IEA forecast that renewables will account for 37% of Mexico's generation by 2040. Credit: IEA
Mexico is set to hit between 30-40GW of solar PV installations by 2040 under various scenarios projected by the International Energy Agency (IEA).
A new IEA report ‘Mexico Energy Outlook’ described a country rich in solar and wind resources that will be exploited by its innovative power auction system. These auctions will lead to more than half of the country’s new power generation capacity installed between now and 2040 coming from renewables.
In terms of electricity generation, the report forecast that renewables will account for 37% by 2040, of which 24% will be from wind and solar power. In other scenarios renewables could account for as much as 60% by 2040. The nascent solar market is expected to account for a significant part of this new generation even though no specific solar target has been set.
IEA also projects a 30-50% reduction in cost for solar PV with generation expected to jump from 0.2TWh in 2014 to 52TWh in 2040. However, there are risks for the industry around indigenous land rights.
The Agency cited the country’s energy reform known as Reforma Energética as a major factor in the significant projected increase in renewables capacity. The reform sought to end the monopolies held on oil and gas by Petróleos Mexicanos (PEMEX) and on the electricity sector by the Comisión Federal de Electricidad (CFE). In doing so, it would open up Mexico’s energy sector to new players, investment and new technology.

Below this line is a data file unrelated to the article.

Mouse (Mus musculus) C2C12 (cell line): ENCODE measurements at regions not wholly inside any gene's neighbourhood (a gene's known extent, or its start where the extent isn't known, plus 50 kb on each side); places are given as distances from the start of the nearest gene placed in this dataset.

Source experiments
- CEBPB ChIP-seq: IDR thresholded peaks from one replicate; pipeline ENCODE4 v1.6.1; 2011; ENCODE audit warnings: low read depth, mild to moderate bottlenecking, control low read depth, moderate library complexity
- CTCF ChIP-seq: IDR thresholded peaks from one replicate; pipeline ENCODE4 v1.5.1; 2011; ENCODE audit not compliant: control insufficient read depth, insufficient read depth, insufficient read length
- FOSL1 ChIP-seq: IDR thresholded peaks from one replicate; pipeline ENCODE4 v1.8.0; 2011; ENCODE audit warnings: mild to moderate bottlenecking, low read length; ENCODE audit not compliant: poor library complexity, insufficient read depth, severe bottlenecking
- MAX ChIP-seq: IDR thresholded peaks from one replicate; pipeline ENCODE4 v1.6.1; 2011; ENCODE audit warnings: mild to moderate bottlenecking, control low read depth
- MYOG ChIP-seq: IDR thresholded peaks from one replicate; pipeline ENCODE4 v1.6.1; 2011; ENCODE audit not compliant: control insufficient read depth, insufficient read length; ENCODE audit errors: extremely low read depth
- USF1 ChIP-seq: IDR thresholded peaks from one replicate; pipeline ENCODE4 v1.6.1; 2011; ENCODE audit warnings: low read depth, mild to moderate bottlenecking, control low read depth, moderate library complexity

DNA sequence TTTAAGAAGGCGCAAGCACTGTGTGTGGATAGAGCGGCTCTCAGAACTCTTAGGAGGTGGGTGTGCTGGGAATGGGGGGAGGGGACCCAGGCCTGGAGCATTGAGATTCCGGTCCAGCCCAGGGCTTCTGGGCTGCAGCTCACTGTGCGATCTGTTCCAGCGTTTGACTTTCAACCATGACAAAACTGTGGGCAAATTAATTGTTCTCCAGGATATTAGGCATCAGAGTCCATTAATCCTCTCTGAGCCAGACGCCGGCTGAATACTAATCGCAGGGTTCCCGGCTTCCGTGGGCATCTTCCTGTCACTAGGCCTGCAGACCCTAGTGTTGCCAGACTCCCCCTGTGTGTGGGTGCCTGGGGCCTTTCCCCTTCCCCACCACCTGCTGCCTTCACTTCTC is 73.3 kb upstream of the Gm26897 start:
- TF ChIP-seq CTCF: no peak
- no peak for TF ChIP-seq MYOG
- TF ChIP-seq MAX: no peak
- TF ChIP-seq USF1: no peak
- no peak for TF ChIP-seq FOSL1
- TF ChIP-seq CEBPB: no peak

Reform was hampered by a period of lower oil prices round the globe since oil revenue still accounted for a third of Mexico’s revenue in 2014. Government finances were therefore negatively impacted by the low prices.
However, the first two auctions of 2016 for new power supply did demonstrate that there is an appetite for investment in new solar PV and wind generation.
“This is not a reform, it’s a revolution on an unprecedented scale,” said Dr Fatih Birol, executive director of the IEA. “This transformation touches every sector of the Mexican energy industry and goes well beyond. However, let’s not underestimate the task ahead. It is a huge undertaking and there will be challenges but the reform has made remarkable progress.”
A rapid rise in electricity demand combined with the higher penetration of renewables and relatively high network losses, makes a strong case for modernisation of the country’s grid, said the IEA. Mexico already plans to increase the length of the country’s transmission lines to around 132,000km up from 104,000km in 2014.
Meanwhile, 46,000km of new transmission lines are forecast to be added by 2040 and around 70,000km of ageing lines replaced.
The new report comes off the back of IEA’s medium term renewable energy report 2016, which cited policy in Mexico as one of the factors that caused the Agency to dramatically increase its forecasts for renewables deployment. Once again this report was seen as rather conservative in its PV figures of 49GW global deployments in 2015. BNEF for example had the figure significantly higher at 56GW.
Mexico targets 35% of electricity from clean sources by 2024.
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